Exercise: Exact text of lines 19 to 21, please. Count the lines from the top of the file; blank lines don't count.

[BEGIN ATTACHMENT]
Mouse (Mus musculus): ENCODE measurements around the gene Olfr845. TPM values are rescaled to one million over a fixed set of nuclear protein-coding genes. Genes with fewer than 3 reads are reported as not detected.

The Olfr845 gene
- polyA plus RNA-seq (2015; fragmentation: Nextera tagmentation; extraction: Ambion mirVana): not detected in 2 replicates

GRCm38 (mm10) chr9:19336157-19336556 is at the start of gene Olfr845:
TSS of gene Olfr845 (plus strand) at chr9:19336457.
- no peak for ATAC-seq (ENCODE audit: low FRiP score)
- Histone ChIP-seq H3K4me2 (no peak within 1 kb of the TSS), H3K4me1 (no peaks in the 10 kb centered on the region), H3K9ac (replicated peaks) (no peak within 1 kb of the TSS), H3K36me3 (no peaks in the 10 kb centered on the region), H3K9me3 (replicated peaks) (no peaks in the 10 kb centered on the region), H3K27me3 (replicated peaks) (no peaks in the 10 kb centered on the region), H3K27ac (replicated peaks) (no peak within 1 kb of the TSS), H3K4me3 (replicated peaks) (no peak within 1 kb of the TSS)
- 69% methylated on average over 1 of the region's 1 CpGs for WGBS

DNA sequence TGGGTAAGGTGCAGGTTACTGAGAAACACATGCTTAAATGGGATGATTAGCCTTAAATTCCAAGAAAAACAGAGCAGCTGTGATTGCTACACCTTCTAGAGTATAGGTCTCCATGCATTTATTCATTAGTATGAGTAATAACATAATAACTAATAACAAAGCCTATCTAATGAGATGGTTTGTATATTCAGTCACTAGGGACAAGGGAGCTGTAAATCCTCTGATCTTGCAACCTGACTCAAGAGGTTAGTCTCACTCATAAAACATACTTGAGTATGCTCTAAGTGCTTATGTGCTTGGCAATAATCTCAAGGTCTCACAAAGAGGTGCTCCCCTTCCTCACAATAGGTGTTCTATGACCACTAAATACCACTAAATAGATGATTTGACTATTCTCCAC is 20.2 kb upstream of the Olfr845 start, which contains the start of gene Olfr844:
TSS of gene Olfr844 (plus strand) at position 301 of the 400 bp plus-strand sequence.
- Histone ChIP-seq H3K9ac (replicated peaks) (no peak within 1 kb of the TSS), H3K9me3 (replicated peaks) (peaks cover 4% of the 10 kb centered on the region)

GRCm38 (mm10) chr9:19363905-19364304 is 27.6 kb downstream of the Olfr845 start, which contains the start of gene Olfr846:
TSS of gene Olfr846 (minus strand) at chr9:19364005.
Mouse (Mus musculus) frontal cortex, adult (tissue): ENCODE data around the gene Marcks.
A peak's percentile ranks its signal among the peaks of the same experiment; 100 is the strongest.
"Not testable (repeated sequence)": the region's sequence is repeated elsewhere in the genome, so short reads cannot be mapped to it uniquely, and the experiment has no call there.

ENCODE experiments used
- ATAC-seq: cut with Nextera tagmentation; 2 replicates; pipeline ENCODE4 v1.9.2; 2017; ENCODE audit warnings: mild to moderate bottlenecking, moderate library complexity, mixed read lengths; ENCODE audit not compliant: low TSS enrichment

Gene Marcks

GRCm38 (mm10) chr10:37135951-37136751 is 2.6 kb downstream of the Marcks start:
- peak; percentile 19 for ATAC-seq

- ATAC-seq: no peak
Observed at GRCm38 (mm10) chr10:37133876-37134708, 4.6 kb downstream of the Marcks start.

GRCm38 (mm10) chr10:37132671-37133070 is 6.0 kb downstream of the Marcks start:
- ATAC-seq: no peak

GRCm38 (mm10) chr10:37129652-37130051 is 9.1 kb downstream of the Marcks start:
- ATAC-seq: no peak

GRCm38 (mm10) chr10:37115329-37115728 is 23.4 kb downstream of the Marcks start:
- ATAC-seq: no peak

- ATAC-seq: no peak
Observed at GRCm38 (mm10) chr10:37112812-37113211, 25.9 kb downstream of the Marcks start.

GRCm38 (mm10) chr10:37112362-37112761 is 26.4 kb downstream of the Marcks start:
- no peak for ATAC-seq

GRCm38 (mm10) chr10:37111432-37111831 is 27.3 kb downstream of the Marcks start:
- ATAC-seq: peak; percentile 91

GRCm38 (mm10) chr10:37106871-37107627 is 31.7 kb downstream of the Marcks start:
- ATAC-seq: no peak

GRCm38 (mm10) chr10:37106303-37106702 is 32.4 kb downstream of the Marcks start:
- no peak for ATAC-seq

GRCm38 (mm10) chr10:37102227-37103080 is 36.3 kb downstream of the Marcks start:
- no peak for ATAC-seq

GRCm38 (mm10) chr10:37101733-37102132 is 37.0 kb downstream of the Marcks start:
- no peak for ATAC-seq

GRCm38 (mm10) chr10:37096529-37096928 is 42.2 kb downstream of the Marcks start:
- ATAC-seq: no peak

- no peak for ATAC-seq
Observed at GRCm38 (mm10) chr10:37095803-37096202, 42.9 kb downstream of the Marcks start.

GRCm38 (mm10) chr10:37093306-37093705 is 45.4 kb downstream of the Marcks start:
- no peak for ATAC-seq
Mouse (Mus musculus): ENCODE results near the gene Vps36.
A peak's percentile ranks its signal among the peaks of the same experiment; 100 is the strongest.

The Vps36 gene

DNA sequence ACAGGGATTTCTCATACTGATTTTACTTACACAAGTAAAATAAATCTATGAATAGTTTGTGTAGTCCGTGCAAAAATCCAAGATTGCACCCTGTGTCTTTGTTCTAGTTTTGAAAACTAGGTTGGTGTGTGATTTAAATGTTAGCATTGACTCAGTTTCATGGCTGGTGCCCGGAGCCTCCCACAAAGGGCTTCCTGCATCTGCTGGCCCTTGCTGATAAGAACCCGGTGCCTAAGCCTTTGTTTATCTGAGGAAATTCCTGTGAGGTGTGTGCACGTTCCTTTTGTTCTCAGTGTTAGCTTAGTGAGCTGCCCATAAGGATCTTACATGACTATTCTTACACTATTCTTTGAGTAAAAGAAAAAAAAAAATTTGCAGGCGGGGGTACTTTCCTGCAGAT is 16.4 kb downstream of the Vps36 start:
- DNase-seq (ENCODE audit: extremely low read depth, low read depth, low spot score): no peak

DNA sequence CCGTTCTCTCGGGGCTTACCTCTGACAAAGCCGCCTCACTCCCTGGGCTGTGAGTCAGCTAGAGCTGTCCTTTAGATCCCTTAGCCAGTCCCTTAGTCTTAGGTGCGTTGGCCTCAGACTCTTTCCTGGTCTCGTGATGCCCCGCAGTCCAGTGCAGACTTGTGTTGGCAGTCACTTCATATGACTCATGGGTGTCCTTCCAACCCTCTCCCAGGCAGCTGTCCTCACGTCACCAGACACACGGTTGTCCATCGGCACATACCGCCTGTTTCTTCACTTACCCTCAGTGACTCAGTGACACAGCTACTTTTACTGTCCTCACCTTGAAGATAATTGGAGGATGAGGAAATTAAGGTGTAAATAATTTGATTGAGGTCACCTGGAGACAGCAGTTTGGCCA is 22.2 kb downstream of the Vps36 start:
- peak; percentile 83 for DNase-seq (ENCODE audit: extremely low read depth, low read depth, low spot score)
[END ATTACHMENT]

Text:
Gene Marcks

GRCm38 (mm10) chr10:37135951-37136751 is 2.6 kb downstream of the Marcks start:
- peak; percentile 19 for ATAC-seq